Delivering an after-tax profit of $4.1 million, this is a 339% increase on the previous year’s result. The company reported revenue for the year of $50.9m, a 6.1% increase on 2020, and the full year EBITDA increased by 50% to $3.73m. The growth was primarily driven by a strong performance from its Milmeq chilling and freezing business.
“I am pleased to see the momentum we’ve been building over the past few years continue and we remained focused on strengthening our automation business while also improving profitability,” CEO Richard Rookes said.
MHM Automation services the global dairy, meat, horticulture and food processing sectors.
Rookes said the COVID-19 pandemic had meant its customers were increasingly looking to automation to ease the challenges of social distancing and ensure compliance with food safety standards, as well as addressing labour shortages and health and safety concerns. But delivering projects during the pandemic had been challenging, due to resource constraints and restrictions on international travel, particularly the MIQ system.
“Achieving this high level of performance in a COVID-19 world is testament to our team, and the strength and relevance of the products and solutions we design and deliver,” he said.
MHM Automation is largely made up two business streams – automation and fabrication. In recent years the company has turned to automation as its primary focus for growth, with the acquisition of H&C in 2016 and Milmeq in 2018 being core to this strategy.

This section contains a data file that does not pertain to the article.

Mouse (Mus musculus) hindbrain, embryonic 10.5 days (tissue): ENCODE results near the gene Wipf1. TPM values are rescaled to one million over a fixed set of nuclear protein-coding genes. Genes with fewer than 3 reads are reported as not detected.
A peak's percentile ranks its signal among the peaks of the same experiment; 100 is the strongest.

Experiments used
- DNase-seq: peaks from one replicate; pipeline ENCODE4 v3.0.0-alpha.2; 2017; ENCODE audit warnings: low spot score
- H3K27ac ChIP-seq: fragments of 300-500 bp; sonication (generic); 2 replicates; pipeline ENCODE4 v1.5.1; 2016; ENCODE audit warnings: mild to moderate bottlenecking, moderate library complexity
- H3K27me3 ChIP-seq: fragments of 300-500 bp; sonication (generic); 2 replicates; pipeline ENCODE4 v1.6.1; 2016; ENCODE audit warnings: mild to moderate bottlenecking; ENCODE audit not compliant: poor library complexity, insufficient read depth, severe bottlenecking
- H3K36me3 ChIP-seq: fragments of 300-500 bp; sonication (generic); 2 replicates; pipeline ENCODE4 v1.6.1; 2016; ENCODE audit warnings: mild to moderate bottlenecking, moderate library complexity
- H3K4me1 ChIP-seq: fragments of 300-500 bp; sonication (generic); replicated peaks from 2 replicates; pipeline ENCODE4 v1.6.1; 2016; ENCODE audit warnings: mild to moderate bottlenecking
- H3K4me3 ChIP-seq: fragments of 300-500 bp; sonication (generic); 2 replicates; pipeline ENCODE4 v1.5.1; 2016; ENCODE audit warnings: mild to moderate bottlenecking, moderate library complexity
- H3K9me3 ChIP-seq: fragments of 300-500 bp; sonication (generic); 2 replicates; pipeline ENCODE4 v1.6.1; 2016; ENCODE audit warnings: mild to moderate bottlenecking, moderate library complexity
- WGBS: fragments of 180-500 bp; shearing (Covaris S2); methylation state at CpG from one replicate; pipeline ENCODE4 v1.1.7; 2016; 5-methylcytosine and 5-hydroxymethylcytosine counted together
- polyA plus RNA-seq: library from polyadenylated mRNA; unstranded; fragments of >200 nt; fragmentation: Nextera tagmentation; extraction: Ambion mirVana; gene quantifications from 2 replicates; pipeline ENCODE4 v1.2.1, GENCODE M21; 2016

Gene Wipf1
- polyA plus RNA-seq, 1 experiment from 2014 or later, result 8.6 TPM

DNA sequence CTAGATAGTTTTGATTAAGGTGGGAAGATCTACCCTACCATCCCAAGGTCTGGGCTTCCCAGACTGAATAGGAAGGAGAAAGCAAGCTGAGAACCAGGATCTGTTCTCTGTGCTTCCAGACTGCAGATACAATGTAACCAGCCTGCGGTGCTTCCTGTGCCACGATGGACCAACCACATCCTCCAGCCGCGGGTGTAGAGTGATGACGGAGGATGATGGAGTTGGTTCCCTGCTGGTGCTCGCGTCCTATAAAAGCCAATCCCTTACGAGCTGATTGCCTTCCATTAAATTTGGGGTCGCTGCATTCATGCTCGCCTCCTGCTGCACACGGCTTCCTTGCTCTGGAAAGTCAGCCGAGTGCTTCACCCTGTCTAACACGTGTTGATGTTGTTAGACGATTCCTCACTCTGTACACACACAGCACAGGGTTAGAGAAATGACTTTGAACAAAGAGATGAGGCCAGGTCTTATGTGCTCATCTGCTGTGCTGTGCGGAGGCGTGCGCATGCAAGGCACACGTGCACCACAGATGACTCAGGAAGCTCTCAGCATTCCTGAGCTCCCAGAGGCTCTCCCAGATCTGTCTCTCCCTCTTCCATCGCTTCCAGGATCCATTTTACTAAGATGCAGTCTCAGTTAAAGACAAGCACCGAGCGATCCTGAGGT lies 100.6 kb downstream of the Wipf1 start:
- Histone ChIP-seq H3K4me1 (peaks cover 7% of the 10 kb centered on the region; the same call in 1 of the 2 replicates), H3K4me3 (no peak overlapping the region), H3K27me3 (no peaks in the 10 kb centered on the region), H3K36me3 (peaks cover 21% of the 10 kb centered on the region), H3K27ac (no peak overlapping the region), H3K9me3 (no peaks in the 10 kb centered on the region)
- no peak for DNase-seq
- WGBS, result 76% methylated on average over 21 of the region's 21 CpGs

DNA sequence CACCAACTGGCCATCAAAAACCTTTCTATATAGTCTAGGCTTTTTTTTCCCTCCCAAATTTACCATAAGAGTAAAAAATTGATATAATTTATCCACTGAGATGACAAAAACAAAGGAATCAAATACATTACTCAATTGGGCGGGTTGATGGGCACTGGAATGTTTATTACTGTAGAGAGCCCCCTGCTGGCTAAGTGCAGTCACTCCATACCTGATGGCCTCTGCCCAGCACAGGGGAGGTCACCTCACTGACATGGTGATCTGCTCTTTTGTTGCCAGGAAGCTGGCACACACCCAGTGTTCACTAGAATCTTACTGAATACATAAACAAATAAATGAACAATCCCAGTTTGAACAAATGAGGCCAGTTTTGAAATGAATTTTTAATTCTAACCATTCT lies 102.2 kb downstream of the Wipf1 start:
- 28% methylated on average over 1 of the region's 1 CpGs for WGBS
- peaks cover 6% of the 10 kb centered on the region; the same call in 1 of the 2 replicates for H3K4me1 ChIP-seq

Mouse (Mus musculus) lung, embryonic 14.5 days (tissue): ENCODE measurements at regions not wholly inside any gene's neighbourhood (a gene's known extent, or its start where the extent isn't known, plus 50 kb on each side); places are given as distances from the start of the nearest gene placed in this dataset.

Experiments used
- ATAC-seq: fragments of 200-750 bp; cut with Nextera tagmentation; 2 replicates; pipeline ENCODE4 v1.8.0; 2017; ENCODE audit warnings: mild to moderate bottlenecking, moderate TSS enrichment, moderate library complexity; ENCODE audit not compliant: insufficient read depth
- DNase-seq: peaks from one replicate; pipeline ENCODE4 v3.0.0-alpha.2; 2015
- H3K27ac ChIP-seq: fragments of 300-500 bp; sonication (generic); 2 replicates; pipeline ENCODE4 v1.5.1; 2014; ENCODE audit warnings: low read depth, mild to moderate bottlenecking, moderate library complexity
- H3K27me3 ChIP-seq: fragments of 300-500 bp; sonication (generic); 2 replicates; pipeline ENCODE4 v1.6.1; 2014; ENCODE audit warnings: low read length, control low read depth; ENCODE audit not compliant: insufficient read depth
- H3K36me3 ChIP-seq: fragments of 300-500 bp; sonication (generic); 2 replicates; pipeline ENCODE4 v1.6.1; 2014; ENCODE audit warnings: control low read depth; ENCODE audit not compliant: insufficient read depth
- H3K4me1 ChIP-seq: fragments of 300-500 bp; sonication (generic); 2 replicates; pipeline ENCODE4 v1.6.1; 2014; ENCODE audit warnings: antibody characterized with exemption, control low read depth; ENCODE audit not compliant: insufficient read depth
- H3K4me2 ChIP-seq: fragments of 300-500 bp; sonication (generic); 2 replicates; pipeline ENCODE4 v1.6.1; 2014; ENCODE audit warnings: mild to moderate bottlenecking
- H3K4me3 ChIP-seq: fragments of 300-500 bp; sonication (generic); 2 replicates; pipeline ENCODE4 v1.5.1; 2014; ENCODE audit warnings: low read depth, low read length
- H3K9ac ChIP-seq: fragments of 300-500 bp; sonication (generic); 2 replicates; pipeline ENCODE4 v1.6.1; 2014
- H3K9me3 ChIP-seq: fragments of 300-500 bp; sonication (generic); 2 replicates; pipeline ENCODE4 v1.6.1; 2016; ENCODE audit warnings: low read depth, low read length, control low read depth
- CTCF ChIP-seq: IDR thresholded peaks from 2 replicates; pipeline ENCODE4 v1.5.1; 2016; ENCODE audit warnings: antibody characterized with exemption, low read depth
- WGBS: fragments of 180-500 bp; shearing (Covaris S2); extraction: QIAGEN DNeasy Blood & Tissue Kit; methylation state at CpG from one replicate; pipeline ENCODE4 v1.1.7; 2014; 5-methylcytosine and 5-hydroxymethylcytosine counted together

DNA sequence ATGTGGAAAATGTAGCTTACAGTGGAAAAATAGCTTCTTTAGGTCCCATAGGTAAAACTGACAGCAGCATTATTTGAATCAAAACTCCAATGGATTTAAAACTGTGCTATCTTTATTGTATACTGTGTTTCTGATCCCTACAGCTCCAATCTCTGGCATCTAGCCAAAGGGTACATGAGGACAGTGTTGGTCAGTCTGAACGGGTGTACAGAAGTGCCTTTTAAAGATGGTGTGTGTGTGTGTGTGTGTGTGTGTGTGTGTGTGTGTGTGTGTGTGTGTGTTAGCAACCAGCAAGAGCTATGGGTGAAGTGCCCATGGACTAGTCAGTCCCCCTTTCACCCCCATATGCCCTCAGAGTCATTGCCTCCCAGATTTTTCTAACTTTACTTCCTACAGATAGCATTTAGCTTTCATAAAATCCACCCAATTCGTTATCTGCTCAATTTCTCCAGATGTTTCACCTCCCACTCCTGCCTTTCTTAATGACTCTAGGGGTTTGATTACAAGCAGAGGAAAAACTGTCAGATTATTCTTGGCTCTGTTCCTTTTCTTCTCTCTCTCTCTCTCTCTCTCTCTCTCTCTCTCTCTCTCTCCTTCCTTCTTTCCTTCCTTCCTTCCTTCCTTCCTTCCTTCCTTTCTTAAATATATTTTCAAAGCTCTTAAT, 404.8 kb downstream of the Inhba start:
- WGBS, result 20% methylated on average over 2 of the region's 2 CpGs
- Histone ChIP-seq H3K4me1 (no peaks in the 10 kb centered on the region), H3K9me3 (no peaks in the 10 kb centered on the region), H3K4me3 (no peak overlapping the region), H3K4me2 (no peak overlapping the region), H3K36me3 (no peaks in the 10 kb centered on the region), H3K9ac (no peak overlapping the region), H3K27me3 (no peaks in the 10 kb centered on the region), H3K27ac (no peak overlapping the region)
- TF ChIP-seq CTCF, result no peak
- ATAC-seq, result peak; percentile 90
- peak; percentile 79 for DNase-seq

For the 2021 financial year the automation division made up 78% of group sales revenue, versus 61% for the prior year. The fabrication business generated revenue of $12.8m and EBITDA of $597,000 for the financial year, also an improvement on the previous year.
The company has also placed emphasis on ensuring the ongoing viability of its fabrication business through diversification. The acquisition of Christchurch-based engineering company Southern Cross Engineering was a significant step forward in this endeavour.
Rookes said the acquisition provided MHM Automation’s fabrication side of the business with additional scale and the ability to pivot from supplying to the dairy industry, which it had traditionally been reliant upon.
“Bringing SCE into the MHM Automation group allows us to continue to deliver on SCE’s leading market position in the Australasian timber industry, as well as opening up doors into other key primary sectors such as the grain industry,” he said.
2021 also saw MHM Automation transition its brand and business units from the former Mercer Group identity. The rebrand has unfolded alongside the company’s restructure of operations under a “one group” strategy.
Looking ahead, MHM Automation enters the 2022 financial year with good workflows across the company. The automation business has orders scheduled for delivery into 2023, and all areas of the business are running at or near capacity for the remainder of the 2021 calendar year. The company remains cognisant of opportunities for additional future acquisitions to align with its technology-led future.
Demand for automated solutions is forecast to continue to increase.
“With our portfolio of industry-leading solutions, we are well positioned to continue our trend of growth. The next 12 months will be focused on the execution of current work, improving margins, and building a sustainable pipeline of new opportunities globally,” Rookes said.